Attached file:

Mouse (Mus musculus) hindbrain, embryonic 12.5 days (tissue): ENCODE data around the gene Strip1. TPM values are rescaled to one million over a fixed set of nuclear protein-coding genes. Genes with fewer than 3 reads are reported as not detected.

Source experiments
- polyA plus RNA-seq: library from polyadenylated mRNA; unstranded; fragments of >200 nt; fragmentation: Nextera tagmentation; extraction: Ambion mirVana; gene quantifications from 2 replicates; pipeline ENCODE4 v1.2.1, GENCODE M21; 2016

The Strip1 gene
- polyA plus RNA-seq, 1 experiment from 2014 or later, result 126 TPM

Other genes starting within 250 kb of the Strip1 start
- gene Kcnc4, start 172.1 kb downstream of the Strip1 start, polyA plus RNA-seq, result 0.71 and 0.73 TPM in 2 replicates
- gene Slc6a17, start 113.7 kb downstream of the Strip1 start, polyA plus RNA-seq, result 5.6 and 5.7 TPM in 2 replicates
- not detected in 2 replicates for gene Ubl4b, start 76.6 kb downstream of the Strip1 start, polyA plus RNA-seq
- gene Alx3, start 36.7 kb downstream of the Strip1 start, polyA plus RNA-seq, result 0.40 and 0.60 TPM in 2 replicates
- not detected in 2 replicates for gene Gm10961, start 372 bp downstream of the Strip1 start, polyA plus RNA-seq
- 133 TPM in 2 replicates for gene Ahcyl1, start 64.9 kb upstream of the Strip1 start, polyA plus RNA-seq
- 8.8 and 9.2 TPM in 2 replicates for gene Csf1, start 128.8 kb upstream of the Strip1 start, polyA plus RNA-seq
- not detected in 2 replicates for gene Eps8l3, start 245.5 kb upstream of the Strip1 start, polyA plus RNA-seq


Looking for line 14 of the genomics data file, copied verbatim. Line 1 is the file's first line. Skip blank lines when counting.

- not detected in 2 replicates for gene Eps8l3, start 245.5 kb upstream of the Strip1 start, polyA plus RNA-seq